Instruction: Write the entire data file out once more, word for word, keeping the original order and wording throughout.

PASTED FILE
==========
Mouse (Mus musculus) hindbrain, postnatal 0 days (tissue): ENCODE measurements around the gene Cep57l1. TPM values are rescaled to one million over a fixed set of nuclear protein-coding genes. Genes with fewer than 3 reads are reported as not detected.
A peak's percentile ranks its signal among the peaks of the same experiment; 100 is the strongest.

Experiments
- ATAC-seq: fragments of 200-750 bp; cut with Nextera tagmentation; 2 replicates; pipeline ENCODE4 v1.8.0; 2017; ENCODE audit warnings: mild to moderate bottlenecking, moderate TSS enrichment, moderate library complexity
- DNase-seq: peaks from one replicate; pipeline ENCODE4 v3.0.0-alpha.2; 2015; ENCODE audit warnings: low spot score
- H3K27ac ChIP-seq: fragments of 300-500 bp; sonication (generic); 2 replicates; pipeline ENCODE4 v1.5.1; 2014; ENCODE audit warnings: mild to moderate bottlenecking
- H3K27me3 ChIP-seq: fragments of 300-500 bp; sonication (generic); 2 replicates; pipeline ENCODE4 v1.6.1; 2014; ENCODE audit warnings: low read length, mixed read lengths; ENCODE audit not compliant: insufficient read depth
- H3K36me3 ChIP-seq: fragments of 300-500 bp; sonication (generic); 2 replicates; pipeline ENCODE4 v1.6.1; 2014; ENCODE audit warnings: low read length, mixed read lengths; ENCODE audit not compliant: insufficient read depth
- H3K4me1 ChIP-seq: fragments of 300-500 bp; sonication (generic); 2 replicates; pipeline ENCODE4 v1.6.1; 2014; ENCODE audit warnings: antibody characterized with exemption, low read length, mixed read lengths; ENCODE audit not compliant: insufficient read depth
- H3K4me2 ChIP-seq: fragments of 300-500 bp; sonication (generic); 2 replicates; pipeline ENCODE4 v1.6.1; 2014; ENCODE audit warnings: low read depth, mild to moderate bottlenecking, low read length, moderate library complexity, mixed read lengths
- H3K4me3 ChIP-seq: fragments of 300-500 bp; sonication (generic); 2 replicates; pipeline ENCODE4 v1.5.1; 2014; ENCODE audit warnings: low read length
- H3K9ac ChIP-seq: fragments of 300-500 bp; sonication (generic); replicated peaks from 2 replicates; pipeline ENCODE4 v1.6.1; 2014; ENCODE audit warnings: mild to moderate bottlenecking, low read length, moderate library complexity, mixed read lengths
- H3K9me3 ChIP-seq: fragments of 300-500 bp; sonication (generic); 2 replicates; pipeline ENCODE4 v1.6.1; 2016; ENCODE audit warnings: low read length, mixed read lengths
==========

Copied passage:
Mouse (Mus musculus) hindbrain, postnatal 0 days (tissue): ENCODE measurements around the gene Cep57l1. TPM values are rescaled to one million over a fixed set of nuclear protein-coding genes. Genes with fewer than 3 reads are reported as not detected.
A peak's percentile ranks its signal among the peaks of the same experiment; 100 is the strongest.

Experiments
- ATAC-seq: fragments of 200-750 bp; cut with Nextera tagmentation; 2 replicates; pipeline ENCODE4 v1.8.0; 2017; ENCODE audit warnings: mild to moderate bottlenecking, moderate TSS enrichment, moderate library complexity
- DNase-seq: peaks from one replicate; pipeline ENCODE4 v3.0.0-alpha.2; 2015; ENCODE audit warnings: low spot score
- H3K27ac ChIP-seq: fragments of 300-500 bp; sonication (generic); 2 replicates; pipeline ENCODE4 v1.5.1; 2014; ENCODE audit warnings: mild to moderate bottlenecking
- H3K27me3 ChIP-seq: fragments of 300-500 bp; sonication (generic); 2 replicates; pipeline ENCODE4 v1.6.1; 2014; ENCODE audit warnings: low read length, mixed read lengths; ENCODE audit not compliant: insufficient read depth
- H3K36me3 ChIP-seq: fragments of 300-500 bp; sonication (generic); 2 replicates; pipeline ENCODE4 v1.6.1; 2014; ENCODE audit warnings: low read length, mixed read lengths; ENCODE audit not compliant: insufficient read depth
- H3K4me1 ChIP-seq: fragments of 300-500 bp; sonication (generic); 2 replicates; pipeline ENCODE4 v1.6.1; 2014; ENCODE audit warnings: antibody characterized with exemption, low read length, mixed read lengths; ENCODE audit not compliant: insufficient read depth
- H3K4me2 ChIP-seq: fragments of 300-500 bp; sonication (generic); 2 replicates; pipeline ENCODE4 v1.6.1; 2014; ENCODE audit warnings: low read depth, mild to moderate bottlenecking, low read length, moderate library complexity, mixed read lengths
- H3K4me3 ChIP-seq: fragments of 300-500 bp; sonication (generic); 2 replicates; pipeline ENCODE4 v1.5.1; 2014; ENCODE audit warnings: low read length
- H3K9ac ChIP-seq: fragments of 300-500 bp; sonication (generic); replicated peaks from 2 replicates; pipeline ENCODE4 v1.6.1; 2014; ENCODE audit warnings: mild to moderate bottlenecking, low read length, moderate library complexity, mixed read lengths
- H3K9me3 ChIP-seq: fragments of 300-500 bp; sonication (generic); 2 replicates; pipeline ENCODE4 v1.6.1; 2016; ENCODE audit warnings: low read length, mixed read lengths